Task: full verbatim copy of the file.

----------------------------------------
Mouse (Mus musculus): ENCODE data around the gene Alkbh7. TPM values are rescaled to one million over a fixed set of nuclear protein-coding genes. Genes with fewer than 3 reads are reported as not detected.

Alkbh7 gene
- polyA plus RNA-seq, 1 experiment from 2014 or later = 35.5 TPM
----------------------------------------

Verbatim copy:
Mouse (Mus musculus): ENCODE data around the gene Alkbh7. TPM values are rescaled to one million over a fixed set of nuclear protein-coding genes. Genes with fewer than 3 reads are reported as not detected.

Alkbh7 gene
- polyA plus RNA-seq, 1 experiment from 2014 or later = 35.5 TPM